Privacy-relevant design is everywhere. It’s part of every action we take using our photos, laptops and tablets. It’s also a force upon us we interact in this physical world. The best way to spot privacy-relevant design is to look for the ways in which technologies signal information about their function or operation or how technologies make tasks easier or harder transaction costs. Signals and transaction costs shape our mental models of how technologies work and form the constraints that guide our behavior in particular ways.

Signals can also modulate transaction costs themselves. Weak signals burden users with the cost of finding more information. Strong signals reduce the burden of retrieving information. For example, buttons with labels send signals to users that make the decision as to when to press the button easier.

The padlock icon is one of the most well-known privacy-related design signals, and it is used whenever a company or designer presumably wants to convey some sense of security or protection — like its real-life counterpart, which limits access to rooms and boxes to those with key.

Other examples are:

Primary & Secondary Action Buttons
Visual distinction for ‘Submit’ button. Image credit: Lukew
Never use ‘Yes’ or ‘OK’ when you could use a verb instead!
Photo: Material Design
Apple MacOS dialog box. Photo: Apple

2. Design is power.

Power has been defined as, “the capacity or ability to direct or influence the behavior of others or the course of events.” (taken from Oxford Dictionary) Given how design can shape our perceptions, behavior and values, power and design often feel like synonym.

Every design decision makes a certain reality more or less likely. Designers therefore wield a certain amount of control over others. Because people react to signals and constraints in predictable ways, the design of consumer technologies can manipulate its users into making certain decisions. Design affects our perceptions of relationship and risk. It also affects our behavior: when design makes things easy, we are more likely to act; when design makes things hard, we are more likely to give up and look elsewhere. The power of design makes it dangerous to ignore.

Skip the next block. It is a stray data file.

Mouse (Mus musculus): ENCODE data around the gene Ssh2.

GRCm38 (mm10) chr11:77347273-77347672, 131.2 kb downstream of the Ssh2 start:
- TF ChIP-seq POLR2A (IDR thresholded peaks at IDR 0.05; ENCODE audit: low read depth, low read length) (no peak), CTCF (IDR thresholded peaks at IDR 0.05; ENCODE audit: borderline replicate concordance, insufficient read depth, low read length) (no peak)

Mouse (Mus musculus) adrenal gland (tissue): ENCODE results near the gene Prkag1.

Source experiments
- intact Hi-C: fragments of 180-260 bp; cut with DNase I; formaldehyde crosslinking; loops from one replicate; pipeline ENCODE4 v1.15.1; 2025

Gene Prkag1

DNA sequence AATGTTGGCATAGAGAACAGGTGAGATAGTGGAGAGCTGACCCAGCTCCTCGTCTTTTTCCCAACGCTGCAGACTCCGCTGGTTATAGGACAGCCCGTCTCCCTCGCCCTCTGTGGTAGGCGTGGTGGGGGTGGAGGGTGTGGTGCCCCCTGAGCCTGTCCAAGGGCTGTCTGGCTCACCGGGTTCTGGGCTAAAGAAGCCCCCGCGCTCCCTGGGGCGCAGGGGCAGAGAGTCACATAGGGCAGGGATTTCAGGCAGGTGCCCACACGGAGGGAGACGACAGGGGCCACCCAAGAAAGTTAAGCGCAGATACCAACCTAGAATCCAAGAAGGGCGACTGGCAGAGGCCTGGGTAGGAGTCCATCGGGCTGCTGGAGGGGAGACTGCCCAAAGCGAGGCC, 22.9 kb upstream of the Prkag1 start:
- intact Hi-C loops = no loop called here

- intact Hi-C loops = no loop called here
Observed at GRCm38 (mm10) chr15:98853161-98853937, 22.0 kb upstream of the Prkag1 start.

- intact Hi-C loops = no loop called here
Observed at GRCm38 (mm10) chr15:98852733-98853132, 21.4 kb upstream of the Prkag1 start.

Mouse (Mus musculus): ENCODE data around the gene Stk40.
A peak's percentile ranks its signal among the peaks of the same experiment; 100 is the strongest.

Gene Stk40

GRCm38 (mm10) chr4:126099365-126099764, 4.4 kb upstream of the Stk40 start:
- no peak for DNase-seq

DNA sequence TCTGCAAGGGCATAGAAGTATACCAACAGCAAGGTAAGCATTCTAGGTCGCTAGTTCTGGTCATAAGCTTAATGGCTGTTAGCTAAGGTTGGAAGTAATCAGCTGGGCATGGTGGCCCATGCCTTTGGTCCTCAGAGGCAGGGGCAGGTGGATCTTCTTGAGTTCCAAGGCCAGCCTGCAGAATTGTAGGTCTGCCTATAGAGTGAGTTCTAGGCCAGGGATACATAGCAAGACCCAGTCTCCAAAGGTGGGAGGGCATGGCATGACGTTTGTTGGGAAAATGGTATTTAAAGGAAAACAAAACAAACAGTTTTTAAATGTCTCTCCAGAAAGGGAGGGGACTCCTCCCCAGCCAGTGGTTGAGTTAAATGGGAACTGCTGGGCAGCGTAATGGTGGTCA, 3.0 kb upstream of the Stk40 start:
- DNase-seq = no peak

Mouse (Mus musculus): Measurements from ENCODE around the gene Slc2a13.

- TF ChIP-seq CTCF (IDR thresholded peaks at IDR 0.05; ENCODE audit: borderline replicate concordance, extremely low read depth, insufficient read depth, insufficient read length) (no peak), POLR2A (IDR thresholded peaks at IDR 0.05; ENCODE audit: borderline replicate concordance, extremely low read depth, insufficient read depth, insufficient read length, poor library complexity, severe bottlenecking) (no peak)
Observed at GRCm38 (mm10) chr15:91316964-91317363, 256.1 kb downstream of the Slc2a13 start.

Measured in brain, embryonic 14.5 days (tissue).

Economic professor Richard Thaler and law professor Cass Sunstein have pioneered the concept of “nudging,” which leverages design to improve people’s lives through what Thaler and Sunstein call, “choice architecture.” Choice architects are people who have “the responsibility for organizing the context in which people make decisions.” A nudge is “any aspect of the choice architecture that alters people’s behavior in a predictable way without forbidding any options or significantly changing their economic incentives. Designers and engineers are choice architects.

Toilet Nudging: How Behavioral Insights Improve Hygiene in Toilet

Design shapes our privacy perceptions, which in turn shape how we use and respond to technologies. Because privacy is so difficult to pin down and the harms are so diverse and often remote, we crave privacy guideline. Design gives it to us.